Cartier-Bresson, Kertész, Cunningham, Friedlander, Hugnet, Mann — together, these names read like a checklist from a MoMA photography exhibition. They just so happen to be among the more than two dozen artists featured in MERGE, on view through September at Asheville’s Castell Photography.
The exhibit places these renowned artists among an arsenal of vintage and contemporary photographs. Owner Brie Castell and gallery director Heidi Gruner have thematically paired works from the private acquisitions of three eminent East Coast collectors with corresponding (if not delineated) pieces by eight emerging, mid-career photographers. “Having these historical works here would be exciting for anybody,” says Gruner, adding that it’s “thrilling to have them bringing recognition to the contemporary artists.”
Each of these six cumulative bodies of work offers an alternative view into the breadth of the photographic medium, spanning from its adolescent years in the early 20th century into the present. The major pieces stem from the collections of W.M. Hunt of New York; Allen Thomas Jr. of Wilson, N.C.; and David Raymond, who recently moved to Asheville. Both Hunt and Thomas have juried past Castell exhibitions.
Raymond’s collection enlists the earliest pieces, with Lotte Gerson and Werner Rohde photos hailing from the early 1920s. Each harbors a sense of excitement over what was then a burgeoning medium, turning ordinary household objects — such as an umbrella, in Rohde’s case — into inquisitive and surreal figures.
It’s the inclusion of three works by Georges Hugnet that make up Raymond’s most significant contribution to MERGE. The dreamlike photo-collages meld with Castell’s longstanding love affair with manipulated photography. They’re shown with contemporary photographers Lauren Semivan (who stages furniture with antiquated props to create surreal images) and Stacey Page and Tom Butler (who have each embellished their prints with the likes of needle and thread and gouache). Page embroiders fanciful face masks on found photographs, most of which appear to be mid-century yearbook pictures. Some look like wrestling masks, while others seem religious and ceremonial. Butler makes similar use of vintage cabinet cards, a type of mass-marketed portrait popular in the late 1800s. He paints over heads and faces, covering some with paisley and flower-patterned head scarves and others with Cousin It-style hair extensions.
The works from Hunt’s collection make up the bulk of the show’s photographic masters, who, in this case, happen to direct their focus toward obscured figures. In “Spain,” an early Lee Friedlander image, the reflection-focused artist peers into a tattered, chipped and frameless wall mirror. His camera, as it appears in his work for decades to come, is partially visible near the mirror’s lowest edge. “The Dream (Veiled Woman),” an apparitionlike portrait by Imogen Cunningham, and “Martinique,” a split-view of a figure against the ocean by André Kertész, both add to the show’s surrealist undercurrent.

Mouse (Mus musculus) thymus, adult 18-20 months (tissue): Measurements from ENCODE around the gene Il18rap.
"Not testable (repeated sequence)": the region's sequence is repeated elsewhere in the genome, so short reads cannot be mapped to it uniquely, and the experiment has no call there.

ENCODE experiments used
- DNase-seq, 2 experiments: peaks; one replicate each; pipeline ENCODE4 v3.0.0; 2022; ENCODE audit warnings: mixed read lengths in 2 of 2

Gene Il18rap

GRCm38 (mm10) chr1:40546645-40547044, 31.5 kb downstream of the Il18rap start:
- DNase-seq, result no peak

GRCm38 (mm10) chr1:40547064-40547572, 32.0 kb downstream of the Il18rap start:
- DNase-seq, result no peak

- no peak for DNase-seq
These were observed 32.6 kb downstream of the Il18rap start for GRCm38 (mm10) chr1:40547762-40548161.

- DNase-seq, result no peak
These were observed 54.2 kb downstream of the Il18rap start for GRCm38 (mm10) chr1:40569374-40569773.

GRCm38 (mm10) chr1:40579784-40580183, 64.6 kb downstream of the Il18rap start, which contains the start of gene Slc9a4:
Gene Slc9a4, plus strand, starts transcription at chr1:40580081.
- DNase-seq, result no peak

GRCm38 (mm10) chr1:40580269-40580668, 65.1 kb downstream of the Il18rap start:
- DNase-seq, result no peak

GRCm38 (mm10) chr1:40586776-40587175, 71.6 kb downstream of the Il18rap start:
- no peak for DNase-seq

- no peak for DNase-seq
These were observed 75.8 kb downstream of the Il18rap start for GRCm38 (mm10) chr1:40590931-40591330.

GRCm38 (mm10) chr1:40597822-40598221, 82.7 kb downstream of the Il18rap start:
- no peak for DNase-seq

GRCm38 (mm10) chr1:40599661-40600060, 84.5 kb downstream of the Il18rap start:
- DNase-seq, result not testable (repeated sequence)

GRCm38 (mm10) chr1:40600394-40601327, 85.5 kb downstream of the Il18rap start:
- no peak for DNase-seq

These studies are shown alongside pieces by Aspen Hochhalter and Amy Friend, two contemporaries who have similarly cloaked their subjects. Hochhalter’s images require viewers to look through a series of magnifying glasses. Each of these six view-finders is perched in front of a miniature portrait rendered from gum bichromate and hair, only visible on close inspection.
The artists in Thomas’s collection take a direct, and at times psychologically dark, approach to revealing their subjects. “Drag,” a large-scale portrait by Jeff Bark, features a nude man smoking on his bed — perfectly positioned to greet you at the bottom of Castell’s staircase. In “Daddy Tattoo,” a neighboring work by Zoe Strauss, a solitary female is front and center. From a distance she’s got an air of glamour, but closer inspection reveals this makeup-caked damsel’s apparent distress: fresh scars on her elbow, dirty hands and clothes, wind-swept hair and a series of questionable markings on her wrist.
And then there’s Sally Mann — famous for panoramas that depict decay and death — represented by two works from her mid-1990s “Motherland Series.” These 30-by-48-inch haunted landscapes, though entirely modern, hurl viewers into 19th century countryside views of Virginia, Mann’s native state.
Thomas’s collection is accompanied by smaller-scale images by Christine Zuercher, Charlie Rubin and Ben Alper, who each continue the trend of photo manipulation. Works from Alper’s “Background Noise” series also add to the psychological undertones present in those by Strauss and Bark. One in particular, “Background Noise #12,” contains a mirror image of a young man, as if seen through shimmering water. Between his two divided selves is a blinding prismatic light — a subject and medium torn from itself.
If MERGE seems provocative, that’s intentional. The exhibition is not only about the masterworks — as few are for sale — but to draw parallels and “promote and encourage the purchase of lesser-known but accomplished and vastly talented contemporary artists.” One of Raymond’s goals in moving to Asheville was to help establish a collecting community. He says, “Hopefully this show will inspire others.”
View MERGE through September at Castell Photography. castellphotographygallery.com